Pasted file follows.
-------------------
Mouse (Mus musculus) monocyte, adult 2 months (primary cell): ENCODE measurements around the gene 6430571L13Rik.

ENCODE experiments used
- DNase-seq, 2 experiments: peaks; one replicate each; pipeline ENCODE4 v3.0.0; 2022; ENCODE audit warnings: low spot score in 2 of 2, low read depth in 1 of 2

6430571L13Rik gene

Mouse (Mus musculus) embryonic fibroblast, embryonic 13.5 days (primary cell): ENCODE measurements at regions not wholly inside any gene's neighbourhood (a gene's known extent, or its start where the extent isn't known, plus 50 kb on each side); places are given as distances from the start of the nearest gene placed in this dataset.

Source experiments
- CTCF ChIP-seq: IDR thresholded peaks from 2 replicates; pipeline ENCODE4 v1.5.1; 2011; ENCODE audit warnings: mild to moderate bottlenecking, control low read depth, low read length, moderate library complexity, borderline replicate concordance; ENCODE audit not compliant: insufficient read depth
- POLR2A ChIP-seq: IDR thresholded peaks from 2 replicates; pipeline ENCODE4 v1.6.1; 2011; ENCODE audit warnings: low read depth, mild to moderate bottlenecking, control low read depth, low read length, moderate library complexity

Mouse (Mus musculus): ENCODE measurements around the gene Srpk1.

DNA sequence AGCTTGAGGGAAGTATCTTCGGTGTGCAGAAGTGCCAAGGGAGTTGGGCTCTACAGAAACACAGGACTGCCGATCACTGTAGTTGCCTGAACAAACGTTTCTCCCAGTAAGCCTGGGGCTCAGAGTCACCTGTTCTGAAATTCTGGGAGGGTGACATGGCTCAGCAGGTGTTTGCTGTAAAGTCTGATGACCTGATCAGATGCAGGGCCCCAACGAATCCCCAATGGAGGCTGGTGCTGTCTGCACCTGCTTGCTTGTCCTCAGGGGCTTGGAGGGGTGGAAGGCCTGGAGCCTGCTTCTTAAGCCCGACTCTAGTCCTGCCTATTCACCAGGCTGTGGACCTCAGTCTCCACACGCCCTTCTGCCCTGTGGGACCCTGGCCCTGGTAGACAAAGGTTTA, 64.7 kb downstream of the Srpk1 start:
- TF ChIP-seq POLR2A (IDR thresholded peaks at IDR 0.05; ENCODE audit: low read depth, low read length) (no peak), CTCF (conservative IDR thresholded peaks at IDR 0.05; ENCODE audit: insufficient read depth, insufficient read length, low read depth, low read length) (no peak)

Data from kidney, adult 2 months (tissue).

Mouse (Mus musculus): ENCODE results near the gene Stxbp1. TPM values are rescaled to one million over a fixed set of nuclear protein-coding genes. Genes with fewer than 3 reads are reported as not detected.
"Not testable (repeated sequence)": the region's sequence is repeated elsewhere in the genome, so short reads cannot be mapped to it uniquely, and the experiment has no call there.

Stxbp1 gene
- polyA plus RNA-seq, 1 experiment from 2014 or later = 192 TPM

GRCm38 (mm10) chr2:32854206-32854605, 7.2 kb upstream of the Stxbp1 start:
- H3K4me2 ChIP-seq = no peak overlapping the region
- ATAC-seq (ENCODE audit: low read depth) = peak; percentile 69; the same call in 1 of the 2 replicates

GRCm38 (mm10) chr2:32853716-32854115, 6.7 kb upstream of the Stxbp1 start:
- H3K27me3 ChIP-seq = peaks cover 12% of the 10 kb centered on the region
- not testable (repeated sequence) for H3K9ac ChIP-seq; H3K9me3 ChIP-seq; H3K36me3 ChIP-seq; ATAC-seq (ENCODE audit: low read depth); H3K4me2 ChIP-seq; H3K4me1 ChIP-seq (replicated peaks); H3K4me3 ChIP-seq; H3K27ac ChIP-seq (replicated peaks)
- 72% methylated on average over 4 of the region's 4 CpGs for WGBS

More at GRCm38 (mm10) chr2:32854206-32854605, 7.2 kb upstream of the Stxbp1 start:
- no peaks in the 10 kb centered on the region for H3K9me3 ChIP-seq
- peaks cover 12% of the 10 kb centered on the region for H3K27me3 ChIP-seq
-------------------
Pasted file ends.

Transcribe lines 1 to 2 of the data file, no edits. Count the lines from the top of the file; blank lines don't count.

Mouse (Mus musculus) monocyte, adult 2 months (primary cell): ENCODE measurements around the gene 6430571L13Rik.

ENCODE experiments used